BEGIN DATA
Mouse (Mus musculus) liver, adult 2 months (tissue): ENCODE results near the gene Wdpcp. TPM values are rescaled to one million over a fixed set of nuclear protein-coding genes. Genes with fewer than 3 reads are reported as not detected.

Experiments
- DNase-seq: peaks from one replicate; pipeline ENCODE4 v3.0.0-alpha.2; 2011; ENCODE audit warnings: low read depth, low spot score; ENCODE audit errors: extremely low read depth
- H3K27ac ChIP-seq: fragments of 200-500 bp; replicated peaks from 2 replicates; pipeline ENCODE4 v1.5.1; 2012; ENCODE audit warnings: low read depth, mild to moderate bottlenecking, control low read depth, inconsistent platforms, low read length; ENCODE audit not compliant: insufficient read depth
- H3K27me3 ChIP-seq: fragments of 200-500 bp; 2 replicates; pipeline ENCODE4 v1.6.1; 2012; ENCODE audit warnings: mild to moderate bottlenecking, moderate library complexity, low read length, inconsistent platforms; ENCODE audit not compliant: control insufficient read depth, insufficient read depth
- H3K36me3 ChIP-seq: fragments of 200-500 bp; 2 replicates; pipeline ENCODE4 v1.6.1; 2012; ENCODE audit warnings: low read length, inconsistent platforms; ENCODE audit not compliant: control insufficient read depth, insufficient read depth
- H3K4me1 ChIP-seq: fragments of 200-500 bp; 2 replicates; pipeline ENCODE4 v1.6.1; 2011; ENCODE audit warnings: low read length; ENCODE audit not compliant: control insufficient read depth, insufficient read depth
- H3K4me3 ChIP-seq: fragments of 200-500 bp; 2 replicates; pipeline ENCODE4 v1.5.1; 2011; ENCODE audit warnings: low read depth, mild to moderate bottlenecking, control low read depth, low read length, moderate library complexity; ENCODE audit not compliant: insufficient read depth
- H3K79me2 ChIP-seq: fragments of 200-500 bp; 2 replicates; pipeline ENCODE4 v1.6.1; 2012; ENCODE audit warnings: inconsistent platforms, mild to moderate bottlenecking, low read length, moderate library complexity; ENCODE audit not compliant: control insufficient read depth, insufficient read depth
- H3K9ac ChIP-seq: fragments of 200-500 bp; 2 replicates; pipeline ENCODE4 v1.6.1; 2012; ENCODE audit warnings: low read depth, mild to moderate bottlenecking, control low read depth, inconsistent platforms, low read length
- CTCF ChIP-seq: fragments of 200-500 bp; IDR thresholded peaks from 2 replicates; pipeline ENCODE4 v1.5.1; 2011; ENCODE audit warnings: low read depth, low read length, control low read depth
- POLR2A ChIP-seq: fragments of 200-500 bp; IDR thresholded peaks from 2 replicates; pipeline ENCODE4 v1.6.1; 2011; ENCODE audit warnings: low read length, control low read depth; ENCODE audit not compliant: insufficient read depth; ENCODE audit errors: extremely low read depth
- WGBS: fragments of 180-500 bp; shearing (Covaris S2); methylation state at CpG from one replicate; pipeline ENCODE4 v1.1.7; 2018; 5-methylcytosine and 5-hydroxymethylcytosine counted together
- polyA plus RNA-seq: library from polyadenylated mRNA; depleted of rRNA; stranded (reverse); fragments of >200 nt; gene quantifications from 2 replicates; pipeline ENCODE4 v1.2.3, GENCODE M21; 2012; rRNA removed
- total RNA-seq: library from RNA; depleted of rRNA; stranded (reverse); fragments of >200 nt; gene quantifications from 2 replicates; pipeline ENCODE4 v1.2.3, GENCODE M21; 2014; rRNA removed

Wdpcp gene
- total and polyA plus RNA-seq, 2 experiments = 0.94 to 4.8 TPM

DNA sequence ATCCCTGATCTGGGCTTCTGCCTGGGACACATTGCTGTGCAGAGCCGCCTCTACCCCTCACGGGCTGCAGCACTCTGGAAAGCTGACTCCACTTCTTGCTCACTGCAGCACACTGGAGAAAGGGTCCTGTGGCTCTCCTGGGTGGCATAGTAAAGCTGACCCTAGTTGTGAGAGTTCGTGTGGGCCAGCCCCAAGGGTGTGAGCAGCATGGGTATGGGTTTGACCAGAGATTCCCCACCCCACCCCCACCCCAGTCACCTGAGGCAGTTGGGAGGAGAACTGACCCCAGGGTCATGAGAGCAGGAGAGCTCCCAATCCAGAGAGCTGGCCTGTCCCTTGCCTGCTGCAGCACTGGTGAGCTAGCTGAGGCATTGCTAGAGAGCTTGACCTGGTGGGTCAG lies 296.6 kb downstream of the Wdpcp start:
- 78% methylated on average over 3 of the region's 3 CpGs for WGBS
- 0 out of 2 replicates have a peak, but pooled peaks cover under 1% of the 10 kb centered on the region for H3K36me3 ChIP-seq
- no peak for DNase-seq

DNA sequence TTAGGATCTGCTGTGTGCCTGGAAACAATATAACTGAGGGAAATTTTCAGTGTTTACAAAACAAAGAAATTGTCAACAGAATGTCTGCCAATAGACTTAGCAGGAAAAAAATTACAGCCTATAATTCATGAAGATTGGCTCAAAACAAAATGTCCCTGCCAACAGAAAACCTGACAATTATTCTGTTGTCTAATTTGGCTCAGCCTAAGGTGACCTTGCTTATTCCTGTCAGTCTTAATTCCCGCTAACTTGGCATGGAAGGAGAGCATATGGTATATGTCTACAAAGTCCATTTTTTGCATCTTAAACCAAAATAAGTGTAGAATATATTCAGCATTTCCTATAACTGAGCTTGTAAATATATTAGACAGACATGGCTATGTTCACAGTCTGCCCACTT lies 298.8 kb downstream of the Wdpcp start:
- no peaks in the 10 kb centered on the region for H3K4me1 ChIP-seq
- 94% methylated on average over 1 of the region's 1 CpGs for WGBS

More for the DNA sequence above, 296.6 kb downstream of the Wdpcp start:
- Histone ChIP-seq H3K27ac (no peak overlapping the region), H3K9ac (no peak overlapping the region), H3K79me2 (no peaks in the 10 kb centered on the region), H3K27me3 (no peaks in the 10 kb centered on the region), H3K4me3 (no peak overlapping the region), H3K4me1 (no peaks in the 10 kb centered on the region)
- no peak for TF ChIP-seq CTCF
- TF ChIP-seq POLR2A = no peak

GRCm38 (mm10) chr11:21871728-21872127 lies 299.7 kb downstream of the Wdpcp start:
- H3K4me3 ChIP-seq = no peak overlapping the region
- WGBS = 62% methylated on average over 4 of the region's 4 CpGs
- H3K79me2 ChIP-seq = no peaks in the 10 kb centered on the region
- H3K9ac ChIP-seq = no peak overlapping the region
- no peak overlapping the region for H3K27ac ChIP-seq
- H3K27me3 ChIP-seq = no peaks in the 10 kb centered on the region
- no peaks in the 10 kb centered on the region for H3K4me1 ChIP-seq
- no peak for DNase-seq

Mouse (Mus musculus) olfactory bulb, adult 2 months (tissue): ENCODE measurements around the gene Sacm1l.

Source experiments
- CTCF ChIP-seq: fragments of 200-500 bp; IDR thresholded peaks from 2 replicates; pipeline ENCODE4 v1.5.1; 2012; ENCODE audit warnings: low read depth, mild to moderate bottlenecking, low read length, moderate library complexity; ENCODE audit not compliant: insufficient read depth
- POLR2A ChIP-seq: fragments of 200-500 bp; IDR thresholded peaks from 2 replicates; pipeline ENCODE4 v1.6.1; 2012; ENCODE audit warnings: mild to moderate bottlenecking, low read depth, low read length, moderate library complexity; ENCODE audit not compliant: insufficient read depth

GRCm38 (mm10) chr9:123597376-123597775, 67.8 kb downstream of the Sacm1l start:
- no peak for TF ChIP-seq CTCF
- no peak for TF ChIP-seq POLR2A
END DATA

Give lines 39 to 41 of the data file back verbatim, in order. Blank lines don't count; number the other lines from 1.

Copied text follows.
Source experiments
- CTCF ChIP-seq: fragments of 200-500 bp; IDR thresholded peaks from 2 replicates; pipeline ENCODE4 v1.5.1; 2012; ENCODE audit warnings: low read depth, mild to moderate bottlenecking, low read length, moderate library complexity; ENCODE audit not compliant: insufficient read depth
- POLR2A ChIP-seq: fragments of 200-500 bp; IDR thresholded peaks from 2 replicates; pipeline ENCODE4 v1.6.1; 2012; ENCODE audit warnings: mild to moderate bottlenecking, low read depth, low read length, moderate library complexity; ENCODE audit not compliant: insufficient read depth